Finances in even worse condition than we had feared

 

ANALYSIS:The exchequer figures portray a devastating decline in State receipts, with annual takings set to be up to €12 billion less than calculated in the Budget. New taxation methods are the answer

ORDINARILY, THE February exchequer statement attracts scant attention. It is usually too early in the year for meaningful extrapolations to be made.

This time it’s different. The public finances are in such desperate straits and the pace of deterioration so rapid that each fresh increment of information demands analysis.

What are we to conclude from an analysis of the latest increment? Well, it’s hard to escape the conclusion that the public finances are in even worse shape than we had suspected. It’s no surprise therefore that the latest figures have prompted the Government to signal a mini-budget before the end of the month.

Tax receipts in the January-February period were just under €5.8 billion. This compares with €7.6 billion in the same period of last year, a decline of 24 per cent.

Typically, the first two months account for about one-sixth of receipts for the full year. On this basis, tax revenue for 2009 might amount to €35 billion. That would be €2 billion short of the Government’s revised projection of early January, the projection upon which the revised official target of a budget deficit of €17 billion (9.5 per cent of gross domestic product or GDP) for the year was based.

However, in circumstances where the underlying trend in revenues is strongly downward, the first two months’ receipts will likely account for a higher-than-usual fraction of the full-year total, and so there is reason to fear the shortfall will be much greater than €2 billion.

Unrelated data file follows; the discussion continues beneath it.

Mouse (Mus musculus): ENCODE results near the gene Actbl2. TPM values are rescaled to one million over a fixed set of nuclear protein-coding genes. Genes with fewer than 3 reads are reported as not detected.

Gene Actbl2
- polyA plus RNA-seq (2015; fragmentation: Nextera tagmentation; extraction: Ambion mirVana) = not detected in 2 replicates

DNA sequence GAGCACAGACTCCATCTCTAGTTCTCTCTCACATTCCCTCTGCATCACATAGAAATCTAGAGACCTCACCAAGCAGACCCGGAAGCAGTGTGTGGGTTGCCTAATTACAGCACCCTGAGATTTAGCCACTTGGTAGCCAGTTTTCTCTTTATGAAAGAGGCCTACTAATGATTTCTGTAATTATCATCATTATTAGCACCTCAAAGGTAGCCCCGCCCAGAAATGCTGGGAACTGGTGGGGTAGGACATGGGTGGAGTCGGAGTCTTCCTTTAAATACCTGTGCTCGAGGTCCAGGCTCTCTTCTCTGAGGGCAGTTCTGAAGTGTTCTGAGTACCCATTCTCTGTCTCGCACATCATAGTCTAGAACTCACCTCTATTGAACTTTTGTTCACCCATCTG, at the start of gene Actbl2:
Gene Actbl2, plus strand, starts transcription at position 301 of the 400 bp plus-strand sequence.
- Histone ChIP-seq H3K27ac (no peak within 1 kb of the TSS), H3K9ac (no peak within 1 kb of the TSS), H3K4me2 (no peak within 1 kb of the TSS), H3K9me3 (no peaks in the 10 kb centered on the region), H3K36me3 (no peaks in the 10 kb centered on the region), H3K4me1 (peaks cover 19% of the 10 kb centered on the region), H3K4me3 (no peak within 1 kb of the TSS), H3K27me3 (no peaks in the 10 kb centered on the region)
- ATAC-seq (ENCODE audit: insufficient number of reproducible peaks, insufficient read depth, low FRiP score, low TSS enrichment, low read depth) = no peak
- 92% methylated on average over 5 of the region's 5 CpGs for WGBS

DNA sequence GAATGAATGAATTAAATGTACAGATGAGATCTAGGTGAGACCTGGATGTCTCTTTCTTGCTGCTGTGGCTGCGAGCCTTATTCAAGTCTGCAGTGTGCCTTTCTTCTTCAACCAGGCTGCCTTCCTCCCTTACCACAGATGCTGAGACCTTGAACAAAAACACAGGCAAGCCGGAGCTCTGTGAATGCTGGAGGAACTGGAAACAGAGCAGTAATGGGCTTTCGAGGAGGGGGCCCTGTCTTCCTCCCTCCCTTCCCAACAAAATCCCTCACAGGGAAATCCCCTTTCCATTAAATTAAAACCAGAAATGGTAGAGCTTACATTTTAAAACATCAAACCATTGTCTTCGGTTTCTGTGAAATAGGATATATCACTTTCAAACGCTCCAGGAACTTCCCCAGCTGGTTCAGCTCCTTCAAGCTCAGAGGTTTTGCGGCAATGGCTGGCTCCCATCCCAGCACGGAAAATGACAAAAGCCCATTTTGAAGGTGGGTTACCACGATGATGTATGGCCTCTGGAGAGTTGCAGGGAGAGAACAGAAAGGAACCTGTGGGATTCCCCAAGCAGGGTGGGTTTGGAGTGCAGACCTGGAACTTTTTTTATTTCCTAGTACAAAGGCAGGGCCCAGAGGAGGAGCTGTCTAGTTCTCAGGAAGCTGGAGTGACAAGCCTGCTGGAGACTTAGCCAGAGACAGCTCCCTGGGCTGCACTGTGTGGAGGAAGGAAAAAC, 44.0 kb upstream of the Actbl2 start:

Looking at individual tax heads, it is worth distinguishing between two broad types. First, there are those – capital gains tax and stamp duties – where revenues were already in free fall this time last year.

In respect of these categories, the pace of decline has accelerated steeply. For example, capital gains tax receipts – which fell 39 per cent in the first two months of last year – fell a further 73 per cent in the first two months of this year.

The net result is shrinkage so great as to amount to near-disappearance. In the case of capital gains tax, receipts in the first two months of this year were 83 per cent lower than in the same period of 2007. The equivalent rate of contraction in respect of stamp duties was 77 per cent.

Then there are those tax heads where receipts were still holding up reasonably well this time last year – VAT, excise duties and income tax. In each, the rot has since set in with a vengeance.

This is especially evident in respect of expenditure taxes: in the January-February period, excise duty receipts were 33 per cent down on the same period of 2008; and VAT receipts were 17 per cent down. This points to an evaporation of large chunks of retail business in the early months of the year.

It is bitter testament to the grim condition of the public purse that the best-performing tax head in January-February was income tax, where receipts were only 7 per cent lower than in the same period of last year.

After seeing the January returns, I projected 2009 tax revenue of €34 billion. At the risk of appearing trigger-happy, this latest set of numbers would tempt me to cut that forecast significantly further.

At this stage, it is not difficult to see tax receipts for the year coming in as much as €5-6 billion below the Government’s revised forecast (or €11-12 billion below the projection contained in the Budget last October). To bridge a gap of this magnitude in the upcoming mini-budget would be a Herculean task – that is to say it would be impossible.

Still, a serious attempt must be made to reduce the gap and there is a growing consensus around the proposition that raising taxes must play a part in that attempt. It is not hard to see why that is so.

At existing tax rates and, on the basis of the latest available macro forecasts for the economy from the likes of Davy and Goodbody, which envisage a volume decline of 6-7 per cent in GDP this year, it looks like the tax/GDP ratio will fall to about 18.5 per cent in 2009 from 25 per cent in 2007.

Even stripping out those tax categories that are especially sensitive to construction and property, the overall tax burden seems set to fall by 3.5-4 percentage points in the absence of countervailing measures. The big policy questions now are what taxes to raise and how.